I even think about the forgotten but once-controversial 2015 game “Hatred,” which caused a firestorm for its depiction of mass murder of innocent people. There are no house parties to crash in “The Ascent,” but players can still stroll through a cyberpunk subway station, food market or any other setting and leave a similar trail of bystander bodies. The difference from “Hatred” is that none of that carnage really benefits the player. The corporate-run planet of Veles and its citizens are mere collateral damage. It contributes to this foreboding sense of ever-present strife and conflict. It’s gory like a classic ’90s video game.
And of course, I think about “Cyberpunk 2077,” and how with “The Ascent,” a 12-person studio (with support from other teams) was able to craft a believable dystopian future in recent years that doesn’t fall apart when you try to play it. That’s not to say “The Ascent” is free of bugs. Currently, the game has a few quests that are unable to progress unless you reload a checkpoint. But as bad as that is, the smaller, tighter nature of the game means its setting never really threatens the consistency of play and fantasy, as it did with CD Projekt Red’s recent bug-ridden title.
I’ve said a lot without talking about the actual game, but that’s because it isn’t anything you haven’t seen before. “The Ascent” feels like a celebration of arcade shooters long past, and it’s executed so well, I want to reciprocate some of that adoration. It’s become my favorite game of 2021.
Even if there’s nothing new about “The Ascent,” every facet of its presentation and gameplay feels like it was molded by veteran hands. The founding team of Swedish studio Neon Giant (“The Ascent” is their first game under that banner) is made up of developers who worked on Gears of War, the recent Doom series and “Far Cry 3,” all modern exemplars of the shooter genre.
It has light role-playing elements, though the game doesn’t offer hours of upgrading guns and skill points. Players can assign skill points or upgrade points as linear investments by picking up purple glowing items around the dense map. The game limits how much you can upgrade, encouraging fresh replays. The character designs are limited, generic and ugly, although “The Ascent” thankfully lives up to the promise of the cyberpunk genre by allowing players to alter their appearance and gender at any time.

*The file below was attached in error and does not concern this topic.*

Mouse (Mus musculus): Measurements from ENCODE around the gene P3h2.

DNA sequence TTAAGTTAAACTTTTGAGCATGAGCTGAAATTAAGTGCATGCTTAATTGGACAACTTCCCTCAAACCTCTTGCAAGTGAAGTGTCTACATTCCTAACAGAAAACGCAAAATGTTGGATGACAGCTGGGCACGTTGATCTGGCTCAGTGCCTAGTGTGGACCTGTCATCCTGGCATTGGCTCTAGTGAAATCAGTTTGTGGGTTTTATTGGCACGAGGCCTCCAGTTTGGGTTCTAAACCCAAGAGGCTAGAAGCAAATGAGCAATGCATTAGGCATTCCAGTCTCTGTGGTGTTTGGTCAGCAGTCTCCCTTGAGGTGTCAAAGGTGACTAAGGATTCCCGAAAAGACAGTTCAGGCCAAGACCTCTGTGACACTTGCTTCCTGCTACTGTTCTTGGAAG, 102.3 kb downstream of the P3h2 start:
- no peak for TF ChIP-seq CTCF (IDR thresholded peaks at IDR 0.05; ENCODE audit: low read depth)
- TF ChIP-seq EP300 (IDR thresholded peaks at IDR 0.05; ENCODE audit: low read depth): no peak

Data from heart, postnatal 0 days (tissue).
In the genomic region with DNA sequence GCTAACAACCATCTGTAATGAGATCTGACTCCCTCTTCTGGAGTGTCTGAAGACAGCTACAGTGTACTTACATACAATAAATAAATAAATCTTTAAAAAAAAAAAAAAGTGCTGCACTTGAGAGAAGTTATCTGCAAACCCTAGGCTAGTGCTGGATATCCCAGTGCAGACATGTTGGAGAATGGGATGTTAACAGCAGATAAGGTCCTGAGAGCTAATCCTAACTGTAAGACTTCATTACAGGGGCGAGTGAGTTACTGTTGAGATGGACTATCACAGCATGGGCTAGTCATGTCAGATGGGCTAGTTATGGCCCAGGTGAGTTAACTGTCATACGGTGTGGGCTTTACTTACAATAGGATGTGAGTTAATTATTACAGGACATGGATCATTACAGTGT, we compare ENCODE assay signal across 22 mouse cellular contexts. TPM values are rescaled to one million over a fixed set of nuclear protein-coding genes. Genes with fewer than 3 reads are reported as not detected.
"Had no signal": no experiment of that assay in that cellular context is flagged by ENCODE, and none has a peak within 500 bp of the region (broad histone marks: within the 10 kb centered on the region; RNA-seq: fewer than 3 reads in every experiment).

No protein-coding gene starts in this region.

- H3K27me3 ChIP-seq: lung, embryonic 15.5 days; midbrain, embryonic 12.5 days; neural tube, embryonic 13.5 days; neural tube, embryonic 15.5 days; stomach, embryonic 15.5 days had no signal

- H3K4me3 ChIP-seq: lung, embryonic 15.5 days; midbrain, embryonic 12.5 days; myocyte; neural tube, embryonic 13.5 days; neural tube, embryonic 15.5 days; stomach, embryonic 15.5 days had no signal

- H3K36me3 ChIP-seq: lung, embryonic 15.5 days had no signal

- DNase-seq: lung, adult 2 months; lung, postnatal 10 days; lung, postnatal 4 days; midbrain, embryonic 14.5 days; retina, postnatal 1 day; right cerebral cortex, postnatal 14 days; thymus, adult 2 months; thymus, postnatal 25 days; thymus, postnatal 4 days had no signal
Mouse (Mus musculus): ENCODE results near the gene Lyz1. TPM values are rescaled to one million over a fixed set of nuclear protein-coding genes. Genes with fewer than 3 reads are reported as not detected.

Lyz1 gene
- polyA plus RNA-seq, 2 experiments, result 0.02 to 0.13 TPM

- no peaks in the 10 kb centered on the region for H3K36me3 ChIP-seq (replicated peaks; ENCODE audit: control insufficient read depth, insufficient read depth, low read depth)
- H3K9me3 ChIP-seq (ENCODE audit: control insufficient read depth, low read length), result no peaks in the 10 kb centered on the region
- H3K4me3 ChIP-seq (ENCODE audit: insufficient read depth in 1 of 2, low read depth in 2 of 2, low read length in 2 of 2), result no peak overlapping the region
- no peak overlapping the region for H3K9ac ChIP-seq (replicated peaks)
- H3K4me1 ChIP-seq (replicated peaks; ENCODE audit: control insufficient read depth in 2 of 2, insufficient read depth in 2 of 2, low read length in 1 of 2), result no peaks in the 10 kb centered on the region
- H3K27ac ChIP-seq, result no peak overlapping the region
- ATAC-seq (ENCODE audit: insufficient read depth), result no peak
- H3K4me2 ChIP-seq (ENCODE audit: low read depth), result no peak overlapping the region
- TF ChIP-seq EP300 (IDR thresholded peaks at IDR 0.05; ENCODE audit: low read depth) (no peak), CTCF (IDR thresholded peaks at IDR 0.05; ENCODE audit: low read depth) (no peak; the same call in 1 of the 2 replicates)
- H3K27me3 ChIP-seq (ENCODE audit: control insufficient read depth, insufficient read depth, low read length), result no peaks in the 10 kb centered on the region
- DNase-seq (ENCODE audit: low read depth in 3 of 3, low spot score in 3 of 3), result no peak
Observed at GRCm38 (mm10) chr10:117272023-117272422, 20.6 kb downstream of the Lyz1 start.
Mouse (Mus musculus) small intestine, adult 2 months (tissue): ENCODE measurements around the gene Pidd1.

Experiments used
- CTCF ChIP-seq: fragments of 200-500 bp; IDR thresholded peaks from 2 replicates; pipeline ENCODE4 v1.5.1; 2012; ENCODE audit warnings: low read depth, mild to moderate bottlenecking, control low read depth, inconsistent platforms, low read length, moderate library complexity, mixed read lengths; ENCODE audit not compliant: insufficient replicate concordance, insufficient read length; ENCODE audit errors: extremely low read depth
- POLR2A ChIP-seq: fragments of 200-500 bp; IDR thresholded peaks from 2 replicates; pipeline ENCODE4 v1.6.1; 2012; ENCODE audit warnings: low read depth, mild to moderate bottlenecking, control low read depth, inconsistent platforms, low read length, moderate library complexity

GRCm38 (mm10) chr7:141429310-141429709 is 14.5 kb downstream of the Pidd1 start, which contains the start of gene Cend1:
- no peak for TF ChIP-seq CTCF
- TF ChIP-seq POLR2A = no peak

This ugliness doesn’t extend to the planet of Veles and its cityscape — on the surface, at least. Within a few minutes of starting the game, you’ll be greeted with splashes of neon color and mountainous architecture. “The Ascent” builds on the concept of “destroyed beauty,” coined by “Gears of War” creator Cliff Bleszinski in 2006. In those games, destroyed beauty meant ancient, ruined architecture. In “The Ascent,” it envisions the kind of monuments humans can erect when the notion of humanity is erased from the equation. Rather than buildings and landscapes, the destroyed beauty of Veles is the soullessness of its people, made material in its sleek buildings and neon signs.
Neon Giant flirts with open-world concepts by creating several “town” areas where players can rearm and reconstruct themselves or pick up side missions and flavor text about the world. Like with the skill and weapon improvements, the game is light on role-playing mechanics, but that helps it achieve its mood and pacing. It gives players time to soak in the atmosphere and take stock of the environments and absorb its booming soundtrack. While action sequences thump with bass, the quieter moments are backed by music like the Buddhist prayer chants in anime films like “Akira” and “Ghost in the Shell.” If “The Ascent” has one big issue, it’s that its aesthetics are almost too obviously referential. It’s cookie cutter cyberpunk.
There’s not much to talk about when it comes to story either. Each player is an anonymous mercenary working for The Ascent, the largest corporation on the planet, and you’re basically fighting for your freedom by taking on bloody jobs around the city. That last detail is probably the biggest drawback to the game (other than the lack of variety in gameplay). The art of “The Ascent” is so dense that it can be tough to figure out where you can or can’t go. The city’s architecture stacks on top of itself, and it can be hard to visualize and remember locations thanks to this unorthodox layout.
Sometimes it pays off, though. Like “Ico” and other classic 3D games, “The Ascent” has an amazing sense of scale and place. You’ll be able to look across the cavernous city to see killing fields you just crossed. And despite mostly being in a classic PC-style isometric perspective, Neon Giant has made several areas of the city change perspectives, sometimes panning out to showcase its art. Other times, the game will switch to a side view perspective, living up to my early “Contra” parallel. It’s never anticipated, and always welcome. This makes moving through Veles surprising and exciting, even if the job is, at its core, still just about shooting up a place.
The game is available on Xbox Game Pass, or purchasable for $30, and it’s well worth the price of admission. “The Ascent” reminds me of the good old days of Xbox 360 and its robust indie offerings on the old Xbox Live Arcade service, where games like “Shadow Complex” or “Super Meat Boy” were not afraid of making small twists to classic formulas.
I thought a lot about other games while playing “The Ascent,” and this time, it’s a great thing. The game has a lineage and influences. It reminds me of old times.